on the distant hill
for the caged bird
sings of freedom.



Phenomenal Woman

Pretty women wonder where my secret lies.
I’m not cute or built to suit a fashion model’s size
But when I start to tell them,
They think I’m telling lies.
I say,
It’s in the reach of my arms
The span of my hips,
The stride of my step,
The curl of my lips.
I’m a woman
Phenomenally.
Phenomenal woman,
That’s me.

I walk into a room
Just as cool as you please,
And to a man,
The fellows stand or
Fall down on their knees.
Then they swarm around me,
A hive of honey bees.
I say,
It’s the fire in my eyes,
And the flash of my teeth,
The swing in my waist,
And the joy in my feet.
I’m a woman
Phenomenally.
Phenomenal woman,
That’s me.

Men themselves have wondered
What they see in me.
They try so much
But they can’t touch
My inner mystery.
When I try to show them
They say they still can’t see.
I say,
It’s in the arch of my back,
The sun of my smile,
The ride of my breasts,
The grace of my style.
I’m a woman

Phenomenally.
Phenomenal woman,
That’s me.

Now you understand
Just why my head’s not bowed.
I don’t shout or jump about
Or have to talk real loud.
When you see me passing
It ought to make you proud.
I say,
It’s in the click of my heels,
The bend of my hair,
the palm of my hand,
The need of my care,
‘Cause I’m a woman
Phenomenally.
Phenomenal woman,
That’s me.



 

Alone

Lying, thinking
Last night
How to find my soul a home
Where water is not thirsty
And bread loaf is not stone
I came up with one thing
And I don’t believe I’m wrong
That nobody,
But nobody
Can make it out here alone.

Alone, all alone
Nobody, but nobody
Can make it out here alone.

There are some millionaires
With money they can’t use
Their wives run round like banshees
Their children sing the blues
They’ve got expensive doctors
To cure their hearts of stone.
But nobody
No, nobody
Can make it out here alone.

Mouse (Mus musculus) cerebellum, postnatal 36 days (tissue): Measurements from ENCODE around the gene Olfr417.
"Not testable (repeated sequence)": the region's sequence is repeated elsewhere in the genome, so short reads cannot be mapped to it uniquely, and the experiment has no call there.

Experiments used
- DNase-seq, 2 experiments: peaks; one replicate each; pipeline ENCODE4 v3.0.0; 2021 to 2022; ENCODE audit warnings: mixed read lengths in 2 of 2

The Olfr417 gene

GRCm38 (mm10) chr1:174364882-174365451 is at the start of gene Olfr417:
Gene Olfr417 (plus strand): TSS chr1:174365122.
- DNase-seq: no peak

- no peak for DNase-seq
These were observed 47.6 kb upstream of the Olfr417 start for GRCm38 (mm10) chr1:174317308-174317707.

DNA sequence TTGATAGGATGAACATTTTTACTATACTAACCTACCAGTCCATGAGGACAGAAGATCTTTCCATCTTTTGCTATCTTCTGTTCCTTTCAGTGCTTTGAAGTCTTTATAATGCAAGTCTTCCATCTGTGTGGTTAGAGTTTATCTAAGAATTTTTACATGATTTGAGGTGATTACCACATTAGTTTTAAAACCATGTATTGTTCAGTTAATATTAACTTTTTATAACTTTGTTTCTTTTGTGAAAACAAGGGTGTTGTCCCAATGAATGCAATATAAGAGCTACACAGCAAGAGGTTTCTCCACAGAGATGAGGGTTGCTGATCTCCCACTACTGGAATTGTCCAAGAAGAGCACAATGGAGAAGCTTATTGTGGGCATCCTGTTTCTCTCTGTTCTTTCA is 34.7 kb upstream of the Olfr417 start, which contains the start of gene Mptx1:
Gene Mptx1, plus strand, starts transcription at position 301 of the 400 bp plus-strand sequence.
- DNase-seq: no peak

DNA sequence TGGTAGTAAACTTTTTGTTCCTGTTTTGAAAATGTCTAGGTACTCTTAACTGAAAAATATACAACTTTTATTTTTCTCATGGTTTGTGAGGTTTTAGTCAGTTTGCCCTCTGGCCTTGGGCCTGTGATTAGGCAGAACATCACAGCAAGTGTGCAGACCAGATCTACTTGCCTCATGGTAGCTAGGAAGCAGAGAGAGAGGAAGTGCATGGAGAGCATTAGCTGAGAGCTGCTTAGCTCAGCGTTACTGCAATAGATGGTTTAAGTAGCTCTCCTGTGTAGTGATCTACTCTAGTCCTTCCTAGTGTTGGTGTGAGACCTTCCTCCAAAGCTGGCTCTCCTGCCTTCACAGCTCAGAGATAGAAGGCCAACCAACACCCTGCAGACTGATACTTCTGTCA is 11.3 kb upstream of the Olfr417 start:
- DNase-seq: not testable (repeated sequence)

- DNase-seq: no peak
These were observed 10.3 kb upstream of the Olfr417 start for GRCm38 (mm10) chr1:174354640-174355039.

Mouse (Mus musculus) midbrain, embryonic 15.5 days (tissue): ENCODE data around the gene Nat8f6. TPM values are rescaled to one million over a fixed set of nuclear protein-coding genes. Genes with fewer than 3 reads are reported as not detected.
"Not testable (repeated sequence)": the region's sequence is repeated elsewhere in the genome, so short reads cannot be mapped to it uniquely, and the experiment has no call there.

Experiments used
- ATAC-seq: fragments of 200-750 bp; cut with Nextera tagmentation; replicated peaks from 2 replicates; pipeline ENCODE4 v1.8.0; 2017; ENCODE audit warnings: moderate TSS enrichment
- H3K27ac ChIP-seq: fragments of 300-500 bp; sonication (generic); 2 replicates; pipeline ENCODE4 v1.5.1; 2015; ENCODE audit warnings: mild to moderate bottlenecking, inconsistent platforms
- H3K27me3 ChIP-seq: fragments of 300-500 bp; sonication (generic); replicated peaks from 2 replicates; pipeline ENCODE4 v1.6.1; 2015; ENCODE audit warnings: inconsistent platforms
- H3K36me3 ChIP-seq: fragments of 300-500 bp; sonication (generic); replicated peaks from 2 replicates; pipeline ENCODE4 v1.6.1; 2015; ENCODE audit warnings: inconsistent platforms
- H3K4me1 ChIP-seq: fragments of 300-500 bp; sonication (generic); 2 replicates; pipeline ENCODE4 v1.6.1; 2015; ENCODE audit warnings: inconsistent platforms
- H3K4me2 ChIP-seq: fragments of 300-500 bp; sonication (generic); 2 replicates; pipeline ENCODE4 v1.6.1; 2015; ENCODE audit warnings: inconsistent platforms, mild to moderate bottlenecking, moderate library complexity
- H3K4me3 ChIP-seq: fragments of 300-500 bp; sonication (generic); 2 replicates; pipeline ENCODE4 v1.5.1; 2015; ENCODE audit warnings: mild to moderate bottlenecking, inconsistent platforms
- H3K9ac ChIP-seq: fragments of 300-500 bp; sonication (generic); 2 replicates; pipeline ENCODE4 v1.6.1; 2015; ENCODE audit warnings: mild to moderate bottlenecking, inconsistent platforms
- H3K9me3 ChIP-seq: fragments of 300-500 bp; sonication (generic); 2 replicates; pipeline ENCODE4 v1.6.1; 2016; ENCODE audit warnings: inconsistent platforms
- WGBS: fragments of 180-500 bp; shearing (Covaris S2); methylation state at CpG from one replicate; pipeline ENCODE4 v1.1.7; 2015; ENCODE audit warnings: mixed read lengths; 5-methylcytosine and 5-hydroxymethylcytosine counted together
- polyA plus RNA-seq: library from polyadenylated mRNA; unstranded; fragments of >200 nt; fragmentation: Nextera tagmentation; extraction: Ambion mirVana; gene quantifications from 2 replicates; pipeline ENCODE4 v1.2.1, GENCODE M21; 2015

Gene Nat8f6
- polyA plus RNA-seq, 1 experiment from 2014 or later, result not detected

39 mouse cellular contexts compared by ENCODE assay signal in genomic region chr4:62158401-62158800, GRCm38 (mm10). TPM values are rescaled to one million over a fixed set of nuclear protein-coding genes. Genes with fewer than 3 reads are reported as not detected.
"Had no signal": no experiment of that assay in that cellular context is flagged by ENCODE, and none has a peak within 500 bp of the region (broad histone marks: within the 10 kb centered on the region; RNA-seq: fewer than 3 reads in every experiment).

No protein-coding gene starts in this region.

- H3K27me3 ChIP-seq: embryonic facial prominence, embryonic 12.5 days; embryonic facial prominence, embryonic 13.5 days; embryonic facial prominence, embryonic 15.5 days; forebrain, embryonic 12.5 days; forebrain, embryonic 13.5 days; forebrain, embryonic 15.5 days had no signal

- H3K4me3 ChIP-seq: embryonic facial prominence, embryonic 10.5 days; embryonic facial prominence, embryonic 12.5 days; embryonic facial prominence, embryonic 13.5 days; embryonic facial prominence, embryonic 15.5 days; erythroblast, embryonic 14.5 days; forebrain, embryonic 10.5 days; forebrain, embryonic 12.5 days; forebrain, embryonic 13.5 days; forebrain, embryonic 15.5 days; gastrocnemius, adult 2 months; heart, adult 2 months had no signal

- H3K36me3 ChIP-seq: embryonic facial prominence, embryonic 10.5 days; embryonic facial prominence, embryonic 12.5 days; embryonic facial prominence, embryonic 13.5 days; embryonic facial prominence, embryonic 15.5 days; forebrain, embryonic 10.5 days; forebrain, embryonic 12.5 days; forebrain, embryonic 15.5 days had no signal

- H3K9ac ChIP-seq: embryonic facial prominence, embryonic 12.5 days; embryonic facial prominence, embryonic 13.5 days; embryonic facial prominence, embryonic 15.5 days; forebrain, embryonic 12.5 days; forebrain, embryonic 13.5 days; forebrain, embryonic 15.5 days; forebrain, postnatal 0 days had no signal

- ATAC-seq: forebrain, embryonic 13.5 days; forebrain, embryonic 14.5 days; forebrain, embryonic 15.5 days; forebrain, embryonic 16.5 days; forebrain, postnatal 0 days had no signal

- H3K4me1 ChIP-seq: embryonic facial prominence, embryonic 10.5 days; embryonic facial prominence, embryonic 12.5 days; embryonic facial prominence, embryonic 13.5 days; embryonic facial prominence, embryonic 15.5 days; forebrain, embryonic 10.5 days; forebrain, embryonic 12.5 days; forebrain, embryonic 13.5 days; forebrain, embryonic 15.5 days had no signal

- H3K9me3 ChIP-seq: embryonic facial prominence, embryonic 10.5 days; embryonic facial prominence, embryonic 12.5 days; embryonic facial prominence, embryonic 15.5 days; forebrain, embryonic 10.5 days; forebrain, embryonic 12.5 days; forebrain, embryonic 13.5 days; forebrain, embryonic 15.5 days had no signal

Alone, all alone
Nobody, but nobody
Can make it out here alone.

Now if you listen closely
I’ll tell you what I know
Storm clouds are gathering
The wind is gonna blow
The race of man is suffering
And I can hear the moan,
‘Cause nobody,
But nobody
Can make it out here alone.

Alone, all alone
Nobody, but nobody
Can make it out here alone.



 

Equality

You declare you see me dimly
through a glass which will not shine,
though I stand before you boldly,
trim in rank and marking time.
You do own to hear me faintly
as a whisper out of range,
while my drums beat out the message
and the rhythms never change.

Equality, and I will be free.
Equality, and I will be free.

You announce my ways are wanton,
that I fly from man to man,
but if I’m just a shadow to you,
could you ever understand ?

We have lived a painful history,
we know the shameful past,
but I keep on marching forward,
and you keep on coming last.

Equality, and I will be free.
Equality, and I will be free.

Take the blinders from your vision,
take the padding from your ears,
and confess you’ve heard me crying,
and admit you’ve seen my tears.

Hear the tempo so compelling,
hear the blood throb in my veins.
Yes, my drums are beating nightly,
and the rhythms never change.

Equality, and I will be free.
Equality, and I will be free.



 

Human Family

I note the obvious differences
in the human family.
Some of us are serious,
some thrive on comedy.

Some declare their lives are lived
as true profundity,
and others claim they really live
the real reality.

The variety of our skin tones
can confuse, bemuse, delight,
brown and pink and beige and purple,
tan and blue and white.

I’ve sailed upon the seven seas
and stopped in every land,
I’ve seen the wonders of the world
not yet one common man.

I know ten thousand women
called Jane and Mary Jane,
but I’ve not seen any two
who really were the same.

Mirror twins are different
although their features jibe,
and lovers think quite different thoughts
while lying side by side.

We love and lose in China,
we weep on England’s moors,
and laugh and moan in Guinea,
and thrive on Spanish shores.

We seek success in Finland,
are born and die in Maine.